When available, molecular techniques are the gold standard for identifying Leishmania species[13], and the small subunit ribosomal ribonucleic acid (ssu rRNA) and internal transcribed spacer 1 (ITS 1) genes have been successfully used as the amplification targets[14],[15],[16]. The aim of the present work was to determine, via the use of PCR methods, whether L. infantum is also now responsible for cases of CL in the Marrakesh-Safi region of Morocco.


  Material & Methods Top


Patients and samples

In three provinces of the Marrakesh-Safi region, central Morocco, Al Haouz, Chichaoua, and Essaouira, a total of 297 smears were obtained from skin lesions of the suspicious patients with CL. Samples were collected (between March 2013 and June 2015) from patients consulting regional health centers for diagnosis and treatment of skin lesions suggestive of CL; those were collected by specialized nurses for parasitological diagnosis and molecular identification of the species. Diagnosis primarily was based on clinical signs and microscopic observation of parasites on direct stained smears. A simple direct questionnaire about clinical and epidemiological information (including age, gender, time of lesion evolution, kind of lesion/sign, clinical symptoms, travel outside the area of residence in the last 6 months, insect’s and animal’s presence/exposure) was filled out for each patient. The patients were notified of all the procedures, and signed informed consent was obtained from them.

In this study, we selected only the stained slide smears showing a positive result for Leishmania amastigote for confirmatory diagnosis by Leishmania-nested PCR (LnPCR) and characterization and identification of species by ITS1-PCR.

Direct microscopic examination (ME)

The serosity of cutaneous lesion aspirated by the syringe was spread on glass slides; air-dried and fixed with absolute methanol, allowed to dry, and then stained with Giemsa. All the Giemsa colored slides were observed under an optical microscope with high magnification (100 ×) and with immersion oil in search of amastigotes intracellular and extracellular [Figure 1]. Amastigotes were identified as having round to ovoid shape and characterized by a distinctive nucleus and adjacent kinetoplast. The results of the microscopic test were recorded. The slides were kept in the boxes for DNA extraction.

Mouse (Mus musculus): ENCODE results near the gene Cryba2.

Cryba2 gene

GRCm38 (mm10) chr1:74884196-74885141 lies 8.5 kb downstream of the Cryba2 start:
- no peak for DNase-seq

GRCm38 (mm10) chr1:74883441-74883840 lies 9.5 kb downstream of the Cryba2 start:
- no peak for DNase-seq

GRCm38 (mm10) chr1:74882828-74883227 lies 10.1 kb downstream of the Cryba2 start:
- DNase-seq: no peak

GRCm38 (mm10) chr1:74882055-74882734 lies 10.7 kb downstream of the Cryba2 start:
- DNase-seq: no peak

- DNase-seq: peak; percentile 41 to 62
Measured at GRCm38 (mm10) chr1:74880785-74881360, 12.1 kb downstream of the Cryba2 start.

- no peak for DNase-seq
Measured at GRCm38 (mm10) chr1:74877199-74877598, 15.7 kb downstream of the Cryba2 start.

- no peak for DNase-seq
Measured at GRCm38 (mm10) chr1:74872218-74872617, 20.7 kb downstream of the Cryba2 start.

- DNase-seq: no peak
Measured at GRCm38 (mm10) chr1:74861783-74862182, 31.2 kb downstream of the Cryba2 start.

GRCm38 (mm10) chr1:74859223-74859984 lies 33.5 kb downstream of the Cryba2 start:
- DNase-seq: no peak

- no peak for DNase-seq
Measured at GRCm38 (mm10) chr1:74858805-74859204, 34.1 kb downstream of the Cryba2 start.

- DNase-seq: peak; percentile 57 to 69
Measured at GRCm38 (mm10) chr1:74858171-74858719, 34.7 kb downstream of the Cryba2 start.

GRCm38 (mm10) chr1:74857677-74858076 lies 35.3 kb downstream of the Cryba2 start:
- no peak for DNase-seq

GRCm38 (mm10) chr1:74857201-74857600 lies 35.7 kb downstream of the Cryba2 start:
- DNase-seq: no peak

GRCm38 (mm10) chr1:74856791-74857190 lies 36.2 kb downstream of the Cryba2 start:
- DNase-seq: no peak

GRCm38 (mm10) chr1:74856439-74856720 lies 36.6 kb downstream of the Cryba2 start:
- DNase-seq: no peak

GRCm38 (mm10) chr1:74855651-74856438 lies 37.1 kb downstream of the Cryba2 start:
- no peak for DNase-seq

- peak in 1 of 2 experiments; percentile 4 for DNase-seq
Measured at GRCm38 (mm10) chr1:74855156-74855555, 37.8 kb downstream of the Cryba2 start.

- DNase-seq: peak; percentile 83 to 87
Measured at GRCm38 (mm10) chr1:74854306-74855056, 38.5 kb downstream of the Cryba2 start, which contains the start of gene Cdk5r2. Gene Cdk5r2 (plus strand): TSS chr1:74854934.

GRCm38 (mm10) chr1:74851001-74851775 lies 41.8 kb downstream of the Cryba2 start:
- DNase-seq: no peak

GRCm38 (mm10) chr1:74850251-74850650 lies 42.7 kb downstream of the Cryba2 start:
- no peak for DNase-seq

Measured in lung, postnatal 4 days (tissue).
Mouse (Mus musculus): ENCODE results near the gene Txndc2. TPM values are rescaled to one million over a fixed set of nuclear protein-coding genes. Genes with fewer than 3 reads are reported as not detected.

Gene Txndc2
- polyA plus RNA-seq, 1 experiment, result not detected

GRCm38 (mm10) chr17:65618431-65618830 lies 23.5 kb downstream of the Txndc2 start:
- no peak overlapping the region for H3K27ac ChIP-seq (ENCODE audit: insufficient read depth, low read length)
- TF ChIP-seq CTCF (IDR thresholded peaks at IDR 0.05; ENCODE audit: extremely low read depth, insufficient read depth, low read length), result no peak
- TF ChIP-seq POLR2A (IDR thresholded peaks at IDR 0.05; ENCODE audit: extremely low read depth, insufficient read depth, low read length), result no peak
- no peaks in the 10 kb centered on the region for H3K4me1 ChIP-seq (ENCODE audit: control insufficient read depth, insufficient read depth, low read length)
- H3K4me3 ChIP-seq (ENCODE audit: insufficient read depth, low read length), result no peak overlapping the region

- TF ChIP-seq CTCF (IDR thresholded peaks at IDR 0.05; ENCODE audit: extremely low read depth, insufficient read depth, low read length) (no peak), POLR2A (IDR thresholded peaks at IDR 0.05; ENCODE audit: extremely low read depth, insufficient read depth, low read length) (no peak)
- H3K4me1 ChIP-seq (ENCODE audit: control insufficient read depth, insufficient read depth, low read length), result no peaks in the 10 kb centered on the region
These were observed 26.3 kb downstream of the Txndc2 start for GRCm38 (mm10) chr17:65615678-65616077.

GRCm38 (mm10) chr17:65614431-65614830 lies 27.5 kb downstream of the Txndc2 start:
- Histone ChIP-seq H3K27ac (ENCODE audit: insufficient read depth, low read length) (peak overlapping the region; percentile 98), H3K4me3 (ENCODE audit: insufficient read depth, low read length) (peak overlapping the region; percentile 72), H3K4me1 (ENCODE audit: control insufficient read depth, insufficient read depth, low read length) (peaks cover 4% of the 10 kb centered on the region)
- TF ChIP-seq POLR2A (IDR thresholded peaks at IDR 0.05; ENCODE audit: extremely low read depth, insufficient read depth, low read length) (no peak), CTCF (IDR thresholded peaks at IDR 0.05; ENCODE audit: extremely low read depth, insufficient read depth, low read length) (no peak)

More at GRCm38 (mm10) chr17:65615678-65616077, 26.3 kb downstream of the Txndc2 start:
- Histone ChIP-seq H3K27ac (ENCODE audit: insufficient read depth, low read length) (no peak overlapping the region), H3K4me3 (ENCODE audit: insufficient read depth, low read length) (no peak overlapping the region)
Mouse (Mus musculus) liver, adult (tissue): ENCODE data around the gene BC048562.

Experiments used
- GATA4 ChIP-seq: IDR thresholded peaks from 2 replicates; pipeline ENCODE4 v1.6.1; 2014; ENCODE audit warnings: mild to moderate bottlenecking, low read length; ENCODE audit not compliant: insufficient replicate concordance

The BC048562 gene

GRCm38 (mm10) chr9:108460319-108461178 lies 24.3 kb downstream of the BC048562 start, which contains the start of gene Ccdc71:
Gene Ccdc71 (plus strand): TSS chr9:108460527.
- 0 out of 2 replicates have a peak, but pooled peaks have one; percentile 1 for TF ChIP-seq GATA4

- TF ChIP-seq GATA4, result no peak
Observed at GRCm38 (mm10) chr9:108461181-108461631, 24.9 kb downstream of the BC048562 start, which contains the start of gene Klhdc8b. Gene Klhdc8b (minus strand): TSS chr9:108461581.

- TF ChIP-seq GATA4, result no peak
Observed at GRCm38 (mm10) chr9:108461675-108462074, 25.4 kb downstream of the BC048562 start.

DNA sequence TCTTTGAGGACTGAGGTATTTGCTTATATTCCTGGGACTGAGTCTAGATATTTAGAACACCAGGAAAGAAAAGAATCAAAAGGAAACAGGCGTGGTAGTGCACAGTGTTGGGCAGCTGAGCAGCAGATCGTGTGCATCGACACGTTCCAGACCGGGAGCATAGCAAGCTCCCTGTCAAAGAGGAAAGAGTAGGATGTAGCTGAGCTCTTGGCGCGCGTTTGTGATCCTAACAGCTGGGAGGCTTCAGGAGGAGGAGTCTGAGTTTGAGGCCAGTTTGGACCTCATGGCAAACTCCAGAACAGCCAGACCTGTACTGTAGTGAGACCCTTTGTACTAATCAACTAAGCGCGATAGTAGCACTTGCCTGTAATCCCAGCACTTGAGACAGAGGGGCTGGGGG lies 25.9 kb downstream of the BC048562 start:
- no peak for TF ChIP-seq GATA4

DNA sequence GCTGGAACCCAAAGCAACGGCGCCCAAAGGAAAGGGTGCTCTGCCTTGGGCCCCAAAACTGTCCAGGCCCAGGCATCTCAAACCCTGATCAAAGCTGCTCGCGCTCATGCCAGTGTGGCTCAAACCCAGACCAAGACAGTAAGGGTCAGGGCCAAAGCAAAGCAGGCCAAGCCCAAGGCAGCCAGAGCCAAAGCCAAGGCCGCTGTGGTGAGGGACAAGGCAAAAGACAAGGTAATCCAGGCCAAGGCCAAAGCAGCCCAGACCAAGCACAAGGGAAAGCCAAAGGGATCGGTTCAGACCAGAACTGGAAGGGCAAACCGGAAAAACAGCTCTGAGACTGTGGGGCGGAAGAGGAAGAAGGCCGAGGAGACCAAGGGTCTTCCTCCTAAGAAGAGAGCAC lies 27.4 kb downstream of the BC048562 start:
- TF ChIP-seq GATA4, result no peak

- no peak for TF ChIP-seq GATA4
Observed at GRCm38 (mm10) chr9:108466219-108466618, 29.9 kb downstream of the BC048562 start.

Figure 1: Presence of extracellular and intracellular Leishmania amastigotes in Giemsa-stained smears obtained from a skin lesion of an infected patient (100 ×).

Click here to view


Extraction of Leishmania DNA

The DNA was extracted from human lesion smear samples positive for Leishmania. The slides were first cleaned with xylol to remove oil. Genomic DNA was extracted from the positive slides by using the Speed Tools DNA extraction Kit (Biotools, Madrid, Spain) following the manufacturer’s recommendations, and was eluted in a final volume of 200 μl of PCR-grade water. The extracts were stored at 4°C until PCR analysis.

Detection of Leishmania DNA

Leishmania DNA was detected by nested PCR (LnPCR), amplifying the ssu rRNA gene, which lies within a region highly conserved across Leishmania species[17],[18]. In this way, LnPCR allows amplifying all species of Leishmania in a specific way.

The first PCR reaction was performed using primers R221 (5′- GGT TCC TTT CCT GAT TTA CG - 3′), specific for Order of Kinetoplastida protozoa, and R332 (5′-GGC CGG TAA AGG CCG AAT AG - 3′), specific for the genus Leishmania and Crithidia[17]. Amplification reactions were performed in volumes of 50 μl[12], including 5 μl (2 mM) MgCl2 standard reaction buffer, 1 μl (0.2 mM) of each dNTP, 1.4 μl (1U/μl) of Thermus spp DNA polymerase (Tth) (Biotools, B&M Labs, SA, Madrid, Spain), 1 μl (15 pmol) of primers R221 and R332, and 30.6 μl of sterile, distilled water.

For the second reaction, we used a nested PCR with specific primers (R223 and R333) of genus Leishmania[17],[19]. The amplification was performed in an Applied Biosystems 2720 programmable thermocycler (Applied Biosystems, Forst City, CA, USA) as follows: Initial denaturation for 5 min at 94°C, 30 cycles at 94°C for 30 sec, 60°C for 30 sec, plus 72°C for 30 sec, and a final extension step at 72°C for 5 min.

A re-amplification reaction was then performed in a 25 μl final volume, involving 10 μl of a 1/40 dilution of the first PCR amplicons as the template, 2.5 μl (2 mM) MgCl2 standard reaction buffer, 0.5 μl (0.2 mM) of each dNTP, 0.7 μl (0.5 U/ μl) of Tth DNA polymerase (Biotools, B & M Labs, SA, Madrid, Spain), 0.5 μl (7.5 pmol) of primer R233 (5′- TCC CAT CGC AAC CTC GGT T - 3′), 0.25 μl (3.75 pmol) of primer R333 (5′- AAA GCG GGC GCG GTG CTG - 3′), and 10.55 μl sterile, distilled water[12]. The following amplification protocol was followed: Initial denaturation for 5 min at 94°C, 30 cycles at 94°C for 30 sec, 65°C for 30 sec, plus 72°C for 30 sec, and a final extension step at 72°C for 5 min.

The amplification products were resolved in a 1.5% agarose gel, stained with Gel Red Nucleic Acid stain (Biotium, Fremont, CA, USA), and visualized under UV light. Samples yielding a PCR product of 603 bp and 358 bp, respectively by first and second amplification reaction were deemed positive for Leishmania DNA [Figure 2]. Negative controls without DNA were employed in all assays. DNA from the reference L. infantum strain MHOM/FR/78/LEM75 was used as a positive control [Figure 2],[Figure 3],[Figure 4].